Melancholia

Just before Christmas he returned to church, entertaining the hope that the community of faith, especially one welcoming to all, might help fill the emptiness he carried inside. It almost worked, for a few weeks.

Copyright JM Schreiber, 2014
Copyright JM Schreiber, 2014

After this Sunday’s service he retreated down the stone steps into the shadow of a void that no sermon could fill. It is not the church. It is him. He had hoped that faith might come back, comfort him as once it had when… well I can’t really remember when it last provided respite… but there was a time. He worried now that believing was beyond him. To be denied like other comforts. Perhaps one can only fall away from faith so many times before it is impossible to return.

You can only be lifted if you will yourself to let go, you can only be held if you allow yourself to be touched, you can only be loved if you dare to love first. But once you believe you have rendered yourself unlovable, the stalemate is long and sad and lonely.

I suppose I could say he is depressed and that this will pass. I could also admit that he is me and that there is something more fundamental at work.

Author: roughghosts

Literary blog of Joseph Schreiber. Writer. Reader. Editor. Photographer.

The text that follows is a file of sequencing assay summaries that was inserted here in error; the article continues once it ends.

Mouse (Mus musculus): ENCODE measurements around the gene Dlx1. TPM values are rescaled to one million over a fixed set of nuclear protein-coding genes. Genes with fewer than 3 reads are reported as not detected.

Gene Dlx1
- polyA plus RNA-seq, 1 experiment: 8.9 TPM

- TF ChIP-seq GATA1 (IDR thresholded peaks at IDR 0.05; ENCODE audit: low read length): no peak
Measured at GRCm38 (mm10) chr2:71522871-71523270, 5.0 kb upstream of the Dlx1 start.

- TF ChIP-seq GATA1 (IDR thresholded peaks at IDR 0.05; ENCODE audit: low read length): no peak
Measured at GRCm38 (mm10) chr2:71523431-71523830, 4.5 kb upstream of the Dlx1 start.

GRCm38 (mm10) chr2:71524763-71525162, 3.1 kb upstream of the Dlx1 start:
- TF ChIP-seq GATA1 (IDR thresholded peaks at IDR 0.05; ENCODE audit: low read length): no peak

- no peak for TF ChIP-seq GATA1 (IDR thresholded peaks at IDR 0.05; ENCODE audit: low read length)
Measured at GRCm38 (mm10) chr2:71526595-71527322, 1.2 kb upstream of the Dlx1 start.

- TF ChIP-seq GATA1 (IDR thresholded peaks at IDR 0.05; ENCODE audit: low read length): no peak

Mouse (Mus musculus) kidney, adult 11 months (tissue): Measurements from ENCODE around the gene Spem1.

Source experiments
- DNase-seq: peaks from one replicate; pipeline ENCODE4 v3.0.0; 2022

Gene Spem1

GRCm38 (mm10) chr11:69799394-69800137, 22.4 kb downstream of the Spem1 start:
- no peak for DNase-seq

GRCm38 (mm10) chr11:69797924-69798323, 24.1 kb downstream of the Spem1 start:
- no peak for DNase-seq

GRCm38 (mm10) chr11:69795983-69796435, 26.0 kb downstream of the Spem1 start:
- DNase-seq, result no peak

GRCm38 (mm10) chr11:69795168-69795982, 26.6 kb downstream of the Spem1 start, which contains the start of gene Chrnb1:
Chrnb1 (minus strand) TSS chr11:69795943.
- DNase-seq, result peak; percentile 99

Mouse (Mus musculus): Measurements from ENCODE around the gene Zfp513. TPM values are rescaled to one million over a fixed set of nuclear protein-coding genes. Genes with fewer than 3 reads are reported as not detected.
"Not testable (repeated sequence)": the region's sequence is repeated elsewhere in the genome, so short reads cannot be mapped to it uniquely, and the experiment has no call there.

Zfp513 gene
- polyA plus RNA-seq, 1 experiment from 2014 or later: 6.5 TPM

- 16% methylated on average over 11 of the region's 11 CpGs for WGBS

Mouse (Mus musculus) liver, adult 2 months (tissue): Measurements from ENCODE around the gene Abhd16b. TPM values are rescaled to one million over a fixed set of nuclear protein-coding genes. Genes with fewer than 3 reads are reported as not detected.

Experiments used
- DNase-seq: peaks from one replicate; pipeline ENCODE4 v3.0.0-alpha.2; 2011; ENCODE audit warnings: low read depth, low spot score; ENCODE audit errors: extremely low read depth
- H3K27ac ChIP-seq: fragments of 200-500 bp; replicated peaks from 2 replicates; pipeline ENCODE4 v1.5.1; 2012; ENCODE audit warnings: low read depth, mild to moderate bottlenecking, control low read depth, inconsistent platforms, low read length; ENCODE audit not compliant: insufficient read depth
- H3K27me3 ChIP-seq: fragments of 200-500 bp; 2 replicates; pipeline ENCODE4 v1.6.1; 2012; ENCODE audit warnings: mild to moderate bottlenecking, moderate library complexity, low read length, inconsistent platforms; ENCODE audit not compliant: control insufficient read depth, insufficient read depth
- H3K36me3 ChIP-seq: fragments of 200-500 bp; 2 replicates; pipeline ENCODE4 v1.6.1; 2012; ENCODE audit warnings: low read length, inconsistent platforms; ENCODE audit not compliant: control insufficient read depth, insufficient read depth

16 thoughts on “Melancholia”

    1. I definitely have a morose case of the bipolar blues. The tragic, the empty and the hollow. Compared to how agitated I have been all these months, I hope this is rounding out at last.

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      1. I find myself napping to avoid dwelling on how bad I feel about my life. I think I have a lot of sleep to catch up on. But it is amazing how you can go out and do things and still never connect and come home lonelier than ever.

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      2. Not sure it is anhedonia. I am still reading, writing and listening to music – all the best sad stuff. I am just reveling in the really morose and dark corners of my miserable life. Depression I think but it feels like Truth, you know?

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      3. Yeah I do and that’s the thing about depression – it does feel like truth. Of course it isn’t, or at least not the whole truth, but it’s hard to see that when you’re sitting on your ass at the bottom of a well.

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    1. Thank you. I appreciate the sentiment but I fear faith is not within my grasp any more. I have an extensive on and off relationship with belief but at this point I simply feel deeply ambivalent.

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      1. Oh you won’t make me mad, I do understand your belief and do not question it. I envy your conviction. I have known faith, worked in churches and have drifted in and out of belief. The church I attend would welcome me no matter where I am at. The problem is mine and it only serves to increase my alienation. The context of my circumstances is much deeper than anything I chose to share on this blog and it has shaped the way that I exist in the world.
        Depression is not helping either.

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